Massaman is one of the coconut milk–based curries that Asenzya’s research notes. Another is panang, a sweet and savory curry with toasted spice notes. A couple of water-based curries the company showcases in its report are jungle, which is made with green chiles, galangal, lemongrass, and aromatics like shallots and garlic, and sour curry, a sour and spicy curry cooked with seafood and having a flavor that is tamarind-forward.
Filipino Cuisine Continues to Emerge
Another Asian cuisine to keep an eye on is Filipino. The diversity of Filipino cuisine comes from both the use of local ingredients and the influences from other cuisines like Chinese, Malay, and Spanish.
“All of these factors come together to create an incredible fusion of flavors that, while uniquely Filipino with its sour/sweet notes and indigenous ingredients, also incorporates flavors borrowed from other cuisines,” says Ryan Kukuruzovic, corporate chef at Wixon. “This is what contributes to the appeal of Filipino flavors—they’re both novel and approachable.”
Experts are seeing a rising interest in Filipino cuisine, which is why Wixon identifies “Filipino-forward flavors” as a developing taste trend. The company cites a few reasons why this is, such as the ethnic diversity of younger generations and the growing demand by consumers wanting global flavors in both foodservice and consumer packaged goods. It also points to Google trend data that show Americans search Google for information about Filipino food more today than they did in the past decade. “All of these indicators point to an unmet demand for Filipino flavors in the market,” says Becca Henrickson, marketing manager at Wixon. “Pacific Island cuisines are also primarily dairy- and gluten-free, which adds another layer of appeal among consumers following these dietary patterns. Our Innovation Team sees unlimited opportunities to incorporate Filipino flavor into products across the health and wellness spectrum, as well as into savory snacks and meal solutions.”
Middle Eastern Cuisines Grow in Popularity
One of the latest cuisines named to SupHerb Farms’ Trending Now series is Levantine, which features the ingredients and flavor profiles popular in Israel and surrounding countries, known as the Levant (SupHerb 2019a).
“At SupHerb Farms, we closely monitor cuisine, flavor, and ingredient trends as well as what is happening on independent restaurant menus, which is often where consumers are introduced to new flavors and, in turn, notice when those flavors show up in consumer packaged goods,” says Peggy Castaldi, marketing director at SupHerb Farms. “Israeli food had been trending the last few years, but in the first half of 2018 we noticed that Israeli cuisine was becoming even more popular and that key Levantine ingredients and dishes (s’chug, Aleppo pepper, Urfa, labneh, za’atar, muhammara, tahini, toum) were being talked about by a variety of sources and popping up on independent menus.”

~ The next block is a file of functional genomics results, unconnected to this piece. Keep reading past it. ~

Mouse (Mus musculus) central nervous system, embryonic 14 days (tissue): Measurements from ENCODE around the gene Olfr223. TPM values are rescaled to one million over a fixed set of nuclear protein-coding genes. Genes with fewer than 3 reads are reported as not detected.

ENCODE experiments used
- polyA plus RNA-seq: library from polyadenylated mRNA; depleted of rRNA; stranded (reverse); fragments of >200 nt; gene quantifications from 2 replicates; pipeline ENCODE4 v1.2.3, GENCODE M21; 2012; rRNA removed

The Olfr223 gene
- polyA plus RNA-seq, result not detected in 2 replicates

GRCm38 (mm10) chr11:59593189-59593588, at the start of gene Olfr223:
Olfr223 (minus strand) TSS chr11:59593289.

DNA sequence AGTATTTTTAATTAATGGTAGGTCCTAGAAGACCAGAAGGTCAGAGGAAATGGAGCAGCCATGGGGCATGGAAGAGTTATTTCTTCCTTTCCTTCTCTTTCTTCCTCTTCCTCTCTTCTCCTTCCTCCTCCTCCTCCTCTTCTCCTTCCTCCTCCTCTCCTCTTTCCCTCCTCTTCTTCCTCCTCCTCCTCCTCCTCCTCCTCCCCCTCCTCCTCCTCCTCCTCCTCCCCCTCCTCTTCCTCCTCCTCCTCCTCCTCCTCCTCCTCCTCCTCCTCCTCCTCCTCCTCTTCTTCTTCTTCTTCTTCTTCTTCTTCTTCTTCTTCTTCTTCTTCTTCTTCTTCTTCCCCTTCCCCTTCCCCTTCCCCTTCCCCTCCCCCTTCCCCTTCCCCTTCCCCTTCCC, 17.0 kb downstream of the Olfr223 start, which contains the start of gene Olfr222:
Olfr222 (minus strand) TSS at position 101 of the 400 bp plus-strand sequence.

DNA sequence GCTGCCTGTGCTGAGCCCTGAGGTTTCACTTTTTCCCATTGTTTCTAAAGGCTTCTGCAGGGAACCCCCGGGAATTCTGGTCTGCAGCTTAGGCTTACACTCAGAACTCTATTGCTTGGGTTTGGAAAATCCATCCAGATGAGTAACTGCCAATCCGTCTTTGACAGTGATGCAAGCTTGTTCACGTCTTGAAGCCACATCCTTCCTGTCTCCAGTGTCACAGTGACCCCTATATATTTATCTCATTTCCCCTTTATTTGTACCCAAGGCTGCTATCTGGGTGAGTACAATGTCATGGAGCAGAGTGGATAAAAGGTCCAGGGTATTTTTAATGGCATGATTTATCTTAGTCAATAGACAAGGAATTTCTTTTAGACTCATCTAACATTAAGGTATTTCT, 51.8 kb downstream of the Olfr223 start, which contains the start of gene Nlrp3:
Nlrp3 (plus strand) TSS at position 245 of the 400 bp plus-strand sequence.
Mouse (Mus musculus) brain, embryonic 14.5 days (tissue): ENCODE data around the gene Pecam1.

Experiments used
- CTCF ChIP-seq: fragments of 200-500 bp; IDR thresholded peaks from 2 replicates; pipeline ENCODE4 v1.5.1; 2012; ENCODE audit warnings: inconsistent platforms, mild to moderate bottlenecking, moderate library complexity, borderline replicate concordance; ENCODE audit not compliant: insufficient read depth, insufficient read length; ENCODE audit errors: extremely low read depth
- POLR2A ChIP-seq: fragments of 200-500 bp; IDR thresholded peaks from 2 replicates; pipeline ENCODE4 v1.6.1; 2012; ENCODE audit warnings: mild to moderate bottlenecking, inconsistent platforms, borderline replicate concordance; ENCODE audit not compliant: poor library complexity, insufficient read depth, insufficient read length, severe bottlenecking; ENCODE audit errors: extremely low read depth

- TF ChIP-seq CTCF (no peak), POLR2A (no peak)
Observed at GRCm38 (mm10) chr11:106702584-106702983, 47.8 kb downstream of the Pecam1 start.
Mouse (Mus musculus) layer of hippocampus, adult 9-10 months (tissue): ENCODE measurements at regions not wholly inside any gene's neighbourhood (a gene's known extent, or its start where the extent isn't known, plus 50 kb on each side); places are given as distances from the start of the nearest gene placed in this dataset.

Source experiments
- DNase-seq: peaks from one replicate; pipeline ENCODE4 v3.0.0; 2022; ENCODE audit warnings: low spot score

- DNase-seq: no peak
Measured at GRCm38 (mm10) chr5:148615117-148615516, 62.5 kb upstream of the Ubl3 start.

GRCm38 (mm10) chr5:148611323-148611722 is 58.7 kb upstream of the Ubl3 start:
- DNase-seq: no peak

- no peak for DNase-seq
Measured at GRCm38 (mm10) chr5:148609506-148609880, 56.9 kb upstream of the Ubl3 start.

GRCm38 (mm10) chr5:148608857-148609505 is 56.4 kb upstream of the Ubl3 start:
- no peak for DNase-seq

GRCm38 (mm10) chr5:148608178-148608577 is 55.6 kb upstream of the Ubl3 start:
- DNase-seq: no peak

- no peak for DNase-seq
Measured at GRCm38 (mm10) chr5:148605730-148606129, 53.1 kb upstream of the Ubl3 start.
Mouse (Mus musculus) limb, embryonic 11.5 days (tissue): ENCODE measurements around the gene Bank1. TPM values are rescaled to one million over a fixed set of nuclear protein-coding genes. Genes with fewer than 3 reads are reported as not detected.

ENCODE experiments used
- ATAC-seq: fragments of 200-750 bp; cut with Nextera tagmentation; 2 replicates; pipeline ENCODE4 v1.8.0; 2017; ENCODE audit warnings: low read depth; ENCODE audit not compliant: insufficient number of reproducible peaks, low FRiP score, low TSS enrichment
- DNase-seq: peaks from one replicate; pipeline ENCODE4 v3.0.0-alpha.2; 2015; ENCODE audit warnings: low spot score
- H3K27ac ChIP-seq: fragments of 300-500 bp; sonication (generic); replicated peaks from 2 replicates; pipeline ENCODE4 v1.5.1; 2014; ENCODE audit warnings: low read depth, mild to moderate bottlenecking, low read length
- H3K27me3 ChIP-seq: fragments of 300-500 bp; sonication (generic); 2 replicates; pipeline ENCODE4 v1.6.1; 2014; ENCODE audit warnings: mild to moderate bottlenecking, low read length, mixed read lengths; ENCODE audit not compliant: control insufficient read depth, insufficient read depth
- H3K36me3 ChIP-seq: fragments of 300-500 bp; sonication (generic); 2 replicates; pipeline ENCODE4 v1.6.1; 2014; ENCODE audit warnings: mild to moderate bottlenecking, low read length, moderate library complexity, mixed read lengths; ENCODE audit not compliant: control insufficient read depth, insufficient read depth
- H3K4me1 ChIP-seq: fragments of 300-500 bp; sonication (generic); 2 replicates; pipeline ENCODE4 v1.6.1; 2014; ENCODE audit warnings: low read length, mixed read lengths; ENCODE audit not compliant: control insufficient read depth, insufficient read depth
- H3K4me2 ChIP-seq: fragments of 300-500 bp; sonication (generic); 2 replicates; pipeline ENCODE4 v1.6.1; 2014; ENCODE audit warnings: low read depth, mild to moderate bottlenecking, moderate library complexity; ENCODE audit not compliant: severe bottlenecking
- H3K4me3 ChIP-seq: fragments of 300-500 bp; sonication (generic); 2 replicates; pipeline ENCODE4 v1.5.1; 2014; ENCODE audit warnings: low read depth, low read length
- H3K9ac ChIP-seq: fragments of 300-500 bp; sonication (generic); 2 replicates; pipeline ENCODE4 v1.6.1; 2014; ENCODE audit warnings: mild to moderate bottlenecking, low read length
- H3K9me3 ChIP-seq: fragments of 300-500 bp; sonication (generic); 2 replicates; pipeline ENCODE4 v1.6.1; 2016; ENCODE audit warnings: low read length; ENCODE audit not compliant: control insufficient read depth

The interest in Israeli cuisine has in turn generated interest in other countries of the Levant, such as Syria, Turkey, Cyprus, and Lebanon, says Castaldi. “We surveyed consumers on their experiences and attitudes with Levant cusine.
“Depending on the Levant country, just 10%–20% of consumers have tried its cuisine; yet, approximately half of those same consumers surveyed are interested in trying each and every one of the Levant countries’ cuisine.”
What makes the cuisines of Israel, Turkey, Lebanon, and other Middle Eastern countries so intriguing is that many of the ingredients and flavors are very accessible, says Kara Nielsen, vice president of trends and marketing at CCD Helmsman. London-based chef and author of several popular cookbooks Yotam Ottolenghi has been influential in bringing attention to Israeli food and ingredients from Middle Eastern cuisine to a wider audience, she adds.
Levantine cuisine features staple ingredients like chickpeas, peppers, eggplant, zucchini, mint, lemon, and yogurt that most people are aware of. These ingredients and others are used to create dishes that many U.S. consumers may not have tried, such as menemen, a Turkish dish of eggs, tomato, green peppers, and spices, and amba, an Iraqi sauce made with pickled mango, vinegar, and spices. As U.S. consumers learn more about the cuisines of the Levant and become more exposed to some of the unfamiliar dishes, it presents opportunities to introduce menu options and consumer packaged goods. Take galayet bandora, a popular dish in Jordan made from tomatoes, roasted bell peppers, garlic, and chile peppers like Urfa and Aleppo, which could pair well with meat and fish, grains and pulses, and vegetables, says Castaldi. “Manufacturers would not have to call it galayet bandora. They could simply call it a vegetable stew or vegetable sauté. For those a bit more trendy, they could call it a vegetable gremolata.”
The region is home to several different chile peppers like the Urfa and Aleppo that can appeal to heat-seeking consumers. Aleppo pepper has cumin-like undertones and some fruitiness, and provides a touch of heat to any dish, says Castaldi. The pepper is used along with walnuts to make the dip muhammara that can easily be named red pepper and walnut dip.
Sauces, dips, and spreads are integral to the cuisines. Harissa is a smoky-spicy chili pepper paste that can be used, among other things, to coat and season meat for skewers. Tahini, a sesame seed paste, is the main component of hummus but can also be used to make dressings for salads and sauces for noodles and vegetables and baked into cakes and brownies. Labneh, a Greek yogurt-cheese spread, is perfect for traditional flatbreads or to accompany crisp vegetables.